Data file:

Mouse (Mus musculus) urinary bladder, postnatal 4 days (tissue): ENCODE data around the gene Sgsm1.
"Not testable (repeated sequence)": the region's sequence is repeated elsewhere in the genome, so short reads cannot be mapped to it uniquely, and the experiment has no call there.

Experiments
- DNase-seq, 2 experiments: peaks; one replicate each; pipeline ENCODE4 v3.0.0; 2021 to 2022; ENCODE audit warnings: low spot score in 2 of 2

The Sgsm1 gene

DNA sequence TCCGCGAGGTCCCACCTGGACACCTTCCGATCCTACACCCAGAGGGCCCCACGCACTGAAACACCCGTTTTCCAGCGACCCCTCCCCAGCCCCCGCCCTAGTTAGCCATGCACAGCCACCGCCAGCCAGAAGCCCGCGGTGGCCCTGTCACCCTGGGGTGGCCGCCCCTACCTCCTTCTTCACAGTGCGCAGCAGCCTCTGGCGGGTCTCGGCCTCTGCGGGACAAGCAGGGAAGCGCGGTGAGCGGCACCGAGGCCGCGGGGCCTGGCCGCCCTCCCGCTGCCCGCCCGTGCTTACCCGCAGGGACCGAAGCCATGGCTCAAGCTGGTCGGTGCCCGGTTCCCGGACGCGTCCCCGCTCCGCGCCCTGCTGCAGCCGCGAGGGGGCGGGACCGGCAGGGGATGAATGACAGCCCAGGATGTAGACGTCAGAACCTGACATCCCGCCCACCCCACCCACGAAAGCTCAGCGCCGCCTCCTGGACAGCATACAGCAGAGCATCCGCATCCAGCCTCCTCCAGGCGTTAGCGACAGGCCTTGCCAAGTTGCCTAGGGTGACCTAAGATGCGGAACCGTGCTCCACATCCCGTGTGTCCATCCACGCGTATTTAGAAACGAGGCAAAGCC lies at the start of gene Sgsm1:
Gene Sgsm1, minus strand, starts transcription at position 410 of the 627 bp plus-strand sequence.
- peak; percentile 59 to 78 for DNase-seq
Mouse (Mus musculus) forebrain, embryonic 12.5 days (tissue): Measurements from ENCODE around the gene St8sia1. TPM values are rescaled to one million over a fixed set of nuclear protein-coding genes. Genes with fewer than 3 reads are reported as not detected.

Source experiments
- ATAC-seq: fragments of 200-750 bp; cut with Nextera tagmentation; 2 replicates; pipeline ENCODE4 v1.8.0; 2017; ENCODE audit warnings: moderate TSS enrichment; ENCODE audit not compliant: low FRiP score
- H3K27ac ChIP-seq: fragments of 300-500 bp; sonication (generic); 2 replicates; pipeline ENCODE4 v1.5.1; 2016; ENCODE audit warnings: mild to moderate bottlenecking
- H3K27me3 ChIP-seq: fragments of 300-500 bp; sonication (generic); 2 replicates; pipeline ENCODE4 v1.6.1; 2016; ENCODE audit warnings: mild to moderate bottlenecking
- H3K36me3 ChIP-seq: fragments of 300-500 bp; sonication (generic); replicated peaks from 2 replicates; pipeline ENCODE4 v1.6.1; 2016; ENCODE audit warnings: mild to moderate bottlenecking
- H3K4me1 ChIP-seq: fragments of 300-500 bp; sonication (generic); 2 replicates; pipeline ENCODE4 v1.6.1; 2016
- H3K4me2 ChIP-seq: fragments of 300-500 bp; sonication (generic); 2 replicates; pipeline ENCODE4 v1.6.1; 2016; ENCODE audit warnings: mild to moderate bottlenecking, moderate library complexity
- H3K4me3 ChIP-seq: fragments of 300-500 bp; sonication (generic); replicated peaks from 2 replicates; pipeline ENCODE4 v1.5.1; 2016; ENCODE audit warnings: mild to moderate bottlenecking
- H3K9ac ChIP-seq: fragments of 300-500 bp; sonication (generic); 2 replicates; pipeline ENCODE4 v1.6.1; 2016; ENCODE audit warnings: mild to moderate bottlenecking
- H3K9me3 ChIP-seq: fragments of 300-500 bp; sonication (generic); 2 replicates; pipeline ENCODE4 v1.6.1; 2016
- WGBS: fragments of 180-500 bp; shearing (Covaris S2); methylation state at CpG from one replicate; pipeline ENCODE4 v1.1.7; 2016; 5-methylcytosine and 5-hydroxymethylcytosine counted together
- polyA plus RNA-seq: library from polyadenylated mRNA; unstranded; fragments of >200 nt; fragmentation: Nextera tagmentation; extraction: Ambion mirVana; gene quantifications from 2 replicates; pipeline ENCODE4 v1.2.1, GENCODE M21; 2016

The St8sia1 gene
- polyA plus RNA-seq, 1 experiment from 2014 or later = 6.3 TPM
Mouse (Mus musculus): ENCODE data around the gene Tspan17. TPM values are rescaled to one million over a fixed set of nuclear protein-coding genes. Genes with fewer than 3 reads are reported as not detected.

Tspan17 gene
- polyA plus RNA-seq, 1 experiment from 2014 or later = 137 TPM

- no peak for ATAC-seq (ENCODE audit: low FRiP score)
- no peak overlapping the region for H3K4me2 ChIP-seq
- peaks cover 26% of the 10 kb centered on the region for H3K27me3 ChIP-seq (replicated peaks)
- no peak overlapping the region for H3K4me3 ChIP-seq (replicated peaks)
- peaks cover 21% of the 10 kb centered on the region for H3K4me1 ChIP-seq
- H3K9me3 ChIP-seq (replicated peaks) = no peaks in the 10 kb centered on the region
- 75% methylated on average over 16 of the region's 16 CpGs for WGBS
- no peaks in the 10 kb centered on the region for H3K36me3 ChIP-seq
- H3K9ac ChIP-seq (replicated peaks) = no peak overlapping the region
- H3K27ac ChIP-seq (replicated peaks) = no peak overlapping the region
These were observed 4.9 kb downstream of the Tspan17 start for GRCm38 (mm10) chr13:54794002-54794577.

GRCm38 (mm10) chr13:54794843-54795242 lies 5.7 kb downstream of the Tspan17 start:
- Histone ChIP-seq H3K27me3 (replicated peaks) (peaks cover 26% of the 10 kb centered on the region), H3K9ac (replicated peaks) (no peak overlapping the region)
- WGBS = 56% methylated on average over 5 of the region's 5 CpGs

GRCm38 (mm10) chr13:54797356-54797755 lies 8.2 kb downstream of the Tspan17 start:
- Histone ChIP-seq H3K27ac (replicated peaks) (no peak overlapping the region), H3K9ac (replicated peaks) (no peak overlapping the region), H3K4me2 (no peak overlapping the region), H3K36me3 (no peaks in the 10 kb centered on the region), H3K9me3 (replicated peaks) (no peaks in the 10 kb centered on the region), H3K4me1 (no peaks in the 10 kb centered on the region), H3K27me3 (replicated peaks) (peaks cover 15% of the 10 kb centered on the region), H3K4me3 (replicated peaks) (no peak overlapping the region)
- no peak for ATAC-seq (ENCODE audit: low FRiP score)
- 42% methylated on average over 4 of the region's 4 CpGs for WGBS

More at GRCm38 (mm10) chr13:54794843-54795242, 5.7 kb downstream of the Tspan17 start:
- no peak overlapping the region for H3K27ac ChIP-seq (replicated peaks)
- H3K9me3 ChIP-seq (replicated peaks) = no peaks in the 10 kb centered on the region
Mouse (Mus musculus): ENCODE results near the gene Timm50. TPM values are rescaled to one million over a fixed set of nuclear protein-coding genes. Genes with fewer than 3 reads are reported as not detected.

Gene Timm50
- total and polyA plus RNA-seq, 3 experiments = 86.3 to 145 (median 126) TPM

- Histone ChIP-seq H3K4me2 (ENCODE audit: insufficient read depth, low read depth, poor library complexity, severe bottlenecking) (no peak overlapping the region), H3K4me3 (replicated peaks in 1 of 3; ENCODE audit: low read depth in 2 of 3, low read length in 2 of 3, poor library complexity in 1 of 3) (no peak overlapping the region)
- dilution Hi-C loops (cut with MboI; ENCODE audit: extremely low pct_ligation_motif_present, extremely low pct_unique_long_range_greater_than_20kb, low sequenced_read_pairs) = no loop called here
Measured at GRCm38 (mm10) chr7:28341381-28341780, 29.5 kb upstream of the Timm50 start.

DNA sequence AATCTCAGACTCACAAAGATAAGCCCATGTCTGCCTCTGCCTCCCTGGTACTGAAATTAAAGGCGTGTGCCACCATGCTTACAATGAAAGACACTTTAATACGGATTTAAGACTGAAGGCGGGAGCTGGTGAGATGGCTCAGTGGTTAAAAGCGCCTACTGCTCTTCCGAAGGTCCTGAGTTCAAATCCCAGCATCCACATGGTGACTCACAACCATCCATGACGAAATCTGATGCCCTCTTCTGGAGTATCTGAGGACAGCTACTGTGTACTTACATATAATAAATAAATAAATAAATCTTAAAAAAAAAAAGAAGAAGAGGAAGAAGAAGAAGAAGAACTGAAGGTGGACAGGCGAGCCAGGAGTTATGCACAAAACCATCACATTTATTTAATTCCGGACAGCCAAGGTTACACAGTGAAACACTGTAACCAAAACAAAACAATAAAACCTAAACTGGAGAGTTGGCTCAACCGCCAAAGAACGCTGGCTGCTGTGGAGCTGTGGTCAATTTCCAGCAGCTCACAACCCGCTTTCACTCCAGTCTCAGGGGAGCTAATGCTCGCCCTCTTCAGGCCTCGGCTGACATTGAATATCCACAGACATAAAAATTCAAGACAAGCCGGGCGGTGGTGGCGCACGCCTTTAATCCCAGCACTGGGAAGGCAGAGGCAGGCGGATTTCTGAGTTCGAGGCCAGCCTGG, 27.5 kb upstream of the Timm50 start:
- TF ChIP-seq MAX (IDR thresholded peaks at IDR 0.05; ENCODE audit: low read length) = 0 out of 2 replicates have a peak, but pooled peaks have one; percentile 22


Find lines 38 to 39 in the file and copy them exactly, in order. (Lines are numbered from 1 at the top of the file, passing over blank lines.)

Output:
GRCm38 (mm10) chr13:54794843-54795242 lies 5.7 kb downstream of the Tspan17 start:
- Histone ChIP-seq H3K27me3 (replicated peaks) (peaks cover 26% of the 10 kb centered on the region), H3K9ac (replicated peaks) (no peak overlapping the region)